Stanford researchers have successfully implemented a brain-computer interface capable of interpreting handwriting attempts.
The latest development in brain and computer interfaces (BCI) is converting a person’s thoughts about writing words into text. Using an artificial neural network, researchers at Stanford University in California have successfully transformed the brain signals of a 65-year-old man paralyzed under the neck due to a spinal cord injury.
Their BCI was faster than traditional head or eye tracking systems, which allowed users to move their mouse pointer to type messages. A recent example of this is studying Neuralink with Pager, a macaque that played Pong with their own eyes.
Jamie Henderson of Stanford University, a functional neurosurgeon at the university health center, points to flaws in these systems. He said, “If you use eye tracking to work with a computer, your eyes are connected to everything you do.” “You can’t look around, or look around, or do anything else. Having this extra input channel could be very important.”
Henderson and his team implanted two small sets of sensors beneath the surface of the human brain. Each network can detect signals from about 100 billion neurons in the brain.
Despite the limited range, observing 200 neurons gave the artificial neural network enough information to reliably interpret the signals of the human brain.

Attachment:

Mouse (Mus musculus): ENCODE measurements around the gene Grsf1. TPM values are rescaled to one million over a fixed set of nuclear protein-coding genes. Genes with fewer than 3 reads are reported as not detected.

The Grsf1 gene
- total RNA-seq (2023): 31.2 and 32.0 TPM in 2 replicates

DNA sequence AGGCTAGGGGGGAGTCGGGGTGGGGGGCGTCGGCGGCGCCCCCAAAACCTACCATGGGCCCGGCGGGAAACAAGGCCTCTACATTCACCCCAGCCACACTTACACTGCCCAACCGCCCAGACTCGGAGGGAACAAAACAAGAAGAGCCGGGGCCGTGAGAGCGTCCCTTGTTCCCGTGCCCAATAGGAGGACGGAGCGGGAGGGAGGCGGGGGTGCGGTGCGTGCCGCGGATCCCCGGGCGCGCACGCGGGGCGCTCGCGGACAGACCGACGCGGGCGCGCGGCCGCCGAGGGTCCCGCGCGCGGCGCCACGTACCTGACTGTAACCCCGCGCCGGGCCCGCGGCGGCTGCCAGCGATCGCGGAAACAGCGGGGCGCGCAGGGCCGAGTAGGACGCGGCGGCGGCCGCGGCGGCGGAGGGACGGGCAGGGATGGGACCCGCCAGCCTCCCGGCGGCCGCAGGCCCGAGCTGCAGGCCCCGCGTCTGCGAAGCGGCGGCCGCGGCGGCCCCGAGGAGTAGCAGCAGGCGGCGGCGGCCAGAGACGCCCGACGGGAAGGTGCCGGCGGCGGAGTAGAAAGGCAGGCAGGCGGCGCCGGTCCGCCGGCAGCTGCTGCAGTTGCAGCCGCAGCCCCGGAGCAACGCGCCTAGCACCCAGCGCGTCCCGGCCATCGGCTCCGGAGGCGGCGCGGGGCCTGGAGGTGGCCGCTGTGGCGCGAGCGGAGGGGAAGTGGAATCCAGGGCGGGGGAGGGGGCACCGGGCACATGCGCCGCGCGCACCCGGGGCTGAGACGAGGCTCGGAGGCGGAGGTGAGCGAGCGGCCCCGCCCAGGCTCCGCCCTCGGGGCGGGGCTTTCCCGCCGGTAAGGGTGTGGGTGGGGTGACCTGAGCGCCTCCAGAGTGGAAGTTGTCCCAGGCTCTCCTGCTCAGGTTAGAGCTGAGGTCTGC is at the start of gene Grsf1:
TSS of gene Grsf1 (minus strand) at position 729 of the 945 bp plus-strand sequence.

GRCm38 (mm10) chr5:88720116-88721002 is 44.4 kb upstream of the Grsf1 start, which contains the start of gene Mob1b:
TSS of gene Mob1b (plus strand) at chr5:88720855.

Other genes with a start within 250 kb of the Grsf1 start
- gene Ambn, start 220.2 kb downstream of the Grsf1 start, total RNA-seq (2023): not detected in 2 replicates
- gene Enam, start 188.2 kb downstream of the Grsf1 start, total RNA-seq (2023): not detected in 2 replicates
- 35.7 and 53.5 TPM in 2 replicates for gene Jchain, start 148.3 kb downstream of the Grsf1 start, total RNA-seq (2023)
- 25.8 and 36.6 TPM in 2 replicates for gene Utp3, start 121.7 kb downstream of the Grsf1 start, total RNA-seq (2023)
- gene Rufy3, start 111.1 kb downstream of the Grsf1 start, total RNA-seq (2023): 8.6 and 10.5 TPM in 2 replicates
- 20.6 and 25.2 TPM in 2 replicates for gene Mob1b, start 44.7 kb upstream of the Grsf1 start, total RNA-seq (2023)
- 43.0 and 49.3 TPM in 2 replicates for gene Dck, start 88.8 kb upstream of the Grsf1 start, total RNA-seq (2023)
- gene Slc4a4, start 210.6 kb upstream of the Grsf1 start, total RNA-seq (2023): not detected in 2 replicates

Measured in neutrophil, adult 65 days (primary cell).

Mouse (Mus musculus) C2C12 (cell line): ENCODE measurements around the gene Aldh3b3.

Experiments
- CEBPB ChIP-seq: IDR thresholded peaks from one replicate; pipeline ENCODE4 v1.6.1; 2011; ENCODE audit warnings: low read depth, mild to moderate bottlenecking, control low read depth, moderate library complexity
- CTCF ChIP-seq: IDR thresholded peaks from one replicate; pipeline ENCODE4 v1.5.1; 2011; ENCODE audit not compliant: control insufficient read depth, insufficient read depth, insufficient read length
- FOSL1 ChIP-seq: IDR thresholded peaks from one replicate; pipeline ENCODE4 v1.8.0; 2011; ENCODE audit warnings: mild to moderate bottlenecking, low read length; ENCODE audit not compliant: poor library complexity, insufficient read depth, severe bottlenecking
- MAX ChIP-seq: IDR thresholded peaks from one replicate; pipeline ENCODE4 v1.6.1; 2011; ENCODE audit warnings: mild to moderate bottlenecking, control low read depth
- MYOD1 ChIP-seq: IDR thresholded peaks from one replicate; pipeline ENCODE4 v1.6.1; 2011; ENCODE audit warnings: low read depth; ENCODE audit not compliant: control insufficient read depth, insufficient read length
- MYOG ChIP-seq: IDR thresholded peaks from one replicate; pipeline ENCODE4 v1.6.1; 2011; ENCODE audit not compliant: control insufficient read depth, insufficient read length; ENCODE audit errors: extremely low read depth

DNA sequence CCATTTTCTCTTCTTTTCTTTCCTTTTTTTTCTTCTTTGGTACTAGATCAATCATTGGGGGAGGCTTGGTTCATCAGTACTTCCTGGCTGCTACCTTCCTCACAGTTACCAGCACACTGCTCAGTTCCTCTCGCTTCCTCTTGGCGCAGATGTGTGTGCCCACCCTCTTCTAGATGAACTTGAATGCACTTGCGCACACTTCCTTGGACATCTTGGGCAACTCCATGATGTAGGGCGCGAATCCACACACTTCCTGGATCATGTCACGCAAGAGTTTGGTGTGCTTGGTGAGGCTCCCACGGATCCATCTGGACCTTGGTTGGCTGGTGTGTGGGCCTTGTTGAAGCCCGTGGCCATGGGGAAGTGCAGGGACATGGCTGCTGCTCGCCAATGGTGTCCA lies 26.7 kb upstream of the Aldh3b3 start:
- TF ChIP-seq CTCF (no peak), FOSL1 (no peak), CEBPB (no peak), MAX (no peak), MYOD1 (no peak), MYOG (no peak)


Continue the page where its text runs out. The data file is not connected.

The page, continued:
He was asked to imagine writing letters and words on a sheet of paper. Using only his imagination, he was able to write 90 letters per minute as implants discovered his writing attempts.
The article published in Nature says: “To our knowledge, these write speeds exceed those reported for any other BCI and are comparable to typical writing speeds for smartphones for individuals in our participants’ age group (115 characters per minute).”
The device was 94% accurate in its conversions, dropping to 99% when researchers introduced the auto-correction tool.
This is the first of its kind for BCI research. According to New Scientist, previous BCI interfaces were able to interpret larger signals, such as those produced by arm movements. But the Stanford device was the first device to successfully discover “subtle movements and dexterity like handwriting”.
Although the model used in this study is specific about the test and does not translate to other people, the researchers plan to advance the technology further. The goal is to create a speech decoder for people who are no longer able to speak but who still likely have the necessary neural pathways to function.
“Our results open up a new approach to BCIs and demonstrate the feasibility of accurately decoding rapid movements and dexterity after years of paralysis,” they said.